Autism

Autism is a lifelong developmental disability that affects how a person communicates with, and relates to, other people. It also affects how they make sense of the world around them.

It is a spectrum condition, which means that, while all people with autism share certain difficulties, their condition will affect them in different ways and with varying severities. Some people with autism are able to live relatively independent lives but others may have accompanying learning disabilities and need a lifetime of specialist support. People with autism may also experience over- or under-sensitivity to sounds, touch, tastes, smells, light or colours.

Asperger syndrome is a mild form of autism. People with Asperger syndrome are often of average or above average intelligence. They have fewer problems with speech but may still have difficulties with understanding and processing language.

Causes
The causes of autism are still being investigated. Many experts believe that the pattern of behaviour from which autism is diagnosed may not result from a single cause. There is strong evidence to suggest that autism can be caused by a variety of physical factors, all of which affect brain development - it is not due to emotional deprivation or the way a person has been brought up.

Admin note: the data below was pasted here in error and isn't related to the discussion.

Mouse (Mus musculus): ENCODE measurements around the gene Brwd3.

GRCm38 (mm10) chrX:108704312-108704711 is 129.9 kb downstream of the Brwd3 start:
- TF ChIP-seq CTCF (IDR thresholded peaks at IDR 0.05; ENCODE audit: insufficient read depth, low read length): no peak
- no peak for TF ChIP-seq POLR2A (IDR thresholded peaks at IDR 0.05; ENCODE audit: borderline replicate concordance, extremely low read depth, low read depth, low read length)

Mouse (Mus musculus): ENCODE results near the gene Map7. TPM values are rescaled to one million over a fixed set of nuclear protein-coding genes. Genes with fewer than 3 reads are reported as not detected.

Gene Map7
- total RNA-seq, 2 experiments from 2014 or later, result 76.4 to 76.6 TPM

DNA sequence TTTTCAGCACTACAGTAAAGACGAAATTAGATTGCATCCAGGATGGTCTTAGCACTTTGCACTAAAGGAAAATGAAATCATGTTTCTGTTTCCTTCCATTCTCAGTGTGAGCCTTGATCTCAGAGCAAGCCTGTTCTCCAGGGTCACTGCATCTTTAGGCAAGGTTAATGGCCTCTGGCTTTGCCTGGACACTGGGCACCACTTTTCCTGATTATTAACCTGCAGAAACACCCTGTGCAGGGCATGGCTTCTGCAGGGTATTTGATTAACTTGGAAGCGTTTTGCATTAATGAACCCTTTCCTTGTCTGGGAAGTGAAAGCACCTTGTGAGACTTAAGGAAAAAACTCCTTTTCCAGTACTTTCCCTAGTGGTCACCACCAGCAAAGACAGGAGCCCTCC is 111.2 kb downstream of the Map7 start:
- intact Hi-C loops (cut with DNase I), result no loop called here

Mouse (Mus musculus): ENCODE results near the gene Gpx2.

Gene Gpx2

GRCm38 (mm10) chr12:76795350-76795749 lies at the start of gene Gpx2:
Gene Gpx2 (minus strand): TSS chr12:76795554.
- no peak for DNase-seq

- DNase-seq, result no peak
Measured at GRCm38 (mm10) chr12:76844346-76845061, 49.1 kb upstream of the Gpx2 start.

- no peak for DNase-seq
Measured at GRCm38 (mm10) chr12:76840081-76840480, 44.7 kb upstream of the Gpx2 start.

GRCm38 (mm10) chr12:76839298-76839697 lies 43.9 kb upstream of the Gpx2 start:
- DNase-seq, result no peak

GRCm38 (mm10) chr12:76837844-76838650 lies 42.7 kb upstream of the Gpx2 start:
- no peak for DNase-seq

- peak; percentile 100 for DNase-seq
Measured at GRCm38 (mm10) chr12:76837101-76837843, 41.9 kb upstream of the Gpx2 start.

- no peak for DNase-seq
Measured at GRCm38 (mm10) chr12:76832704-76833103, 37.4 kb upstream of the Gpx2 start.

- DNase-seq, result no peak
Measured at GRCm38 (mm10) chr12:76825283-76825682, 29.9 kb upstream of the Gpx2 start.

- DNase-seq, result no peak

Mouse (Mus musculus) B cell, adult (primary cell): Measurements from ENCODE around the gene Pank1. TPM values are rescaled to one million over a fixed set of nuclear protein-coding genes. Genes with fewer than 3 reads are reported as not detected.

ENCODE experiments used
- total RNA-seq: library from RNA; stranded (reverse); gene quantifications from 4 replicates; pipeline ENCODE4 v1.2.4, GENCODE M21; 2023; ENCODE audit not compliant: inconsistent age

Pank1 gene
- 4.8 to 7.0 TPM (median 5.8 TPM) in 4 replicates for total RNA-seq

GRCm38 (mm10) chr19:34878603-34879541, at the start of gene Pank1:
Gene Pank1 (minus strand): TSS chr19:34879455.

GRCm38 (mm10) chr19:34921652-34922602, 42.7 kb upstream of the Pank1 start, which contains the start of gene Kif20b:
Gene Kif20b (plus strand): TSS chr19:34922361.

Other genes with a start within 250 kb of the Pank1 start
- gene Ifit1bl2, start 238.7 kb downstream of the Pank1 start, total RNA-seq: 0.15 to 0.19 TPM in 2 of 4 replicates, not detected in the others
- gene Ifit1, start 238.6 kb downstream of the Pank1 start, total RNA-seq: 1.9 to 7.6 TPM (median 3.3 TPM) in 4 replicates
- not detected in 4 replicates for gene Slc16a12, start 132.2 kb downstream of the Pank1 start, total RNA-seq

There is evidence to suggest that genetic factors are responsible for some forms of autism. Scientists have been attempting to identify which genes might be implicated in autism for some years.

Autism is likely to have multiple genes responsible rather than a single gene. The difficulty of establishing gene involvement is compounded by the interaction of genes and by their interaction with environmental factors.

Treatment
There is no known 'cure' for autism. This does not mean, however, that nothing can be done for a person with autism. There is a growing movement among adults with autism who don't think in terms of 'curing' autism but, instead, of celebrating difference.

Autism impairments can be managed in varying different ways depending on severity and the individual patient. Therein lies most of the difficulty in understanding the autism spectrum. What works for one person with autism may not work for another and may even affect them in an adverse way.

Sourced from The National Autistic Society.

Mental Health Foundation
Mental Health Foundation
The Royal College Of Psychiatrists